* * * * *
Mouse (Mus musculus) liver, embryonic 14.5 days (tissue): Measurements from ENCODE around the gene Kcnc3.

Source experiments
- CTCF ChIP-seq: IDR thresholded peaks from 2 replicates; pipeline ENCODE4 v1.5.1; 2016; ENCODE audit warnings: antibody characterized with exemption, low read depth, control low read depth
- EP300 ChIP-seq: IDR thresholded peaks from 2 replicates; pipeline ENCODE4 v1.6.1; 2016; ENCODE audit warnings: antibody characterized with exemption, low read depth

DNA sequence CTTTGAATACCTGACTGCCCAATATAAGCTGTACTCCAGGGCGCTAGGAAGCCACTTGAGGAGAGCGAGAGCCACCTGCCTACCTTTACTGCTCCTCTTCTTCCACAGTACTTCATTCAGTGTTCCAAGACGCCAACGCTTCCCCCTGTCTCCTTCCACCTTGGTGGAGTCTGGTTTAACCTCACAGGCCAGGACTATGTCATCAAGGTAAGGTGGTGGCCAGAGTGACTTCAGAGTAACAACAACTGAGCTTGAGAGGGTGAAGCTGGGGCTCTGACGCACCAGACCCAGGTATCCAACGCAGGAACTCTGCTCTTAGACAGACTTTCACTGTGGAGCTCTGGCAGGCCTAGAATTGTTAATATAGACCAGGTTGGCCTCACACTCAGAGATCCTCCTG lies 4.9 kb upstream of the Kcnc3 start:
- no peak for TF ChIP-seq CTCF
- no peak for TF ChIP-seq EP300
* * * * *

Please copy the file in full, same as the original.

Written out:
Mouse (Mus musculus) liver, embryonic 14.5 days (tissue): Measurements from ENCODE around the gene Kcnc3.

Source experiments
- CTCF ChIP-seq: IDR thresholded peaks from 2 replicates; pipeline ENCODE4 v1.5.1; 2016; ENCODE audit warnings: antibody characterized with exemption, low read depth, control low read depth
- EP300 ChIP-seq: IDR thresholded peaks from 2 replicates; pipeline ENCODE4 v1.6.1; 2016; ENCODE audit warnings: antibody characterized with exemption, low read depth

DNA sequence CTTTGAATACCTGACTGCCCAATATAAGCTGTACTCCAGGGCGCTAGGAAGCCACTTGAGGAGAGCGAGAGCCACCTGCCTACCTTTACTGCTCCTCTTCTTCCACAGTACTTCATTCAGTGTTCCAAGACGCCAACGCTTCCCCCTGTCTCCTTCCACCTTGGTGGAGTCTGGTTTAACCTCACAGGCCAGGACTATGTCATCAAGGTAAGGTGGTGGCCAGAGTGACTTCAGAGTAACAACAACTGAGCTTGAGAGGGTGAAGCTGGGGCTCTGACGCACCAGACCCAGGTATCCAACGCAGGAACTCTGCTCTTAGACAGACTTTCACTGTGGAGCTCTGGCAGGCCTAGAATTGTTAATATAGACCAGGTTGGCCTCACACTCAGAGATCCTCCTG lies 4.9 kb upstream of the Kcnc3 start:
- no peak for TF ChIP-seq CTCF
- no peak for TF ChIP-seq EP300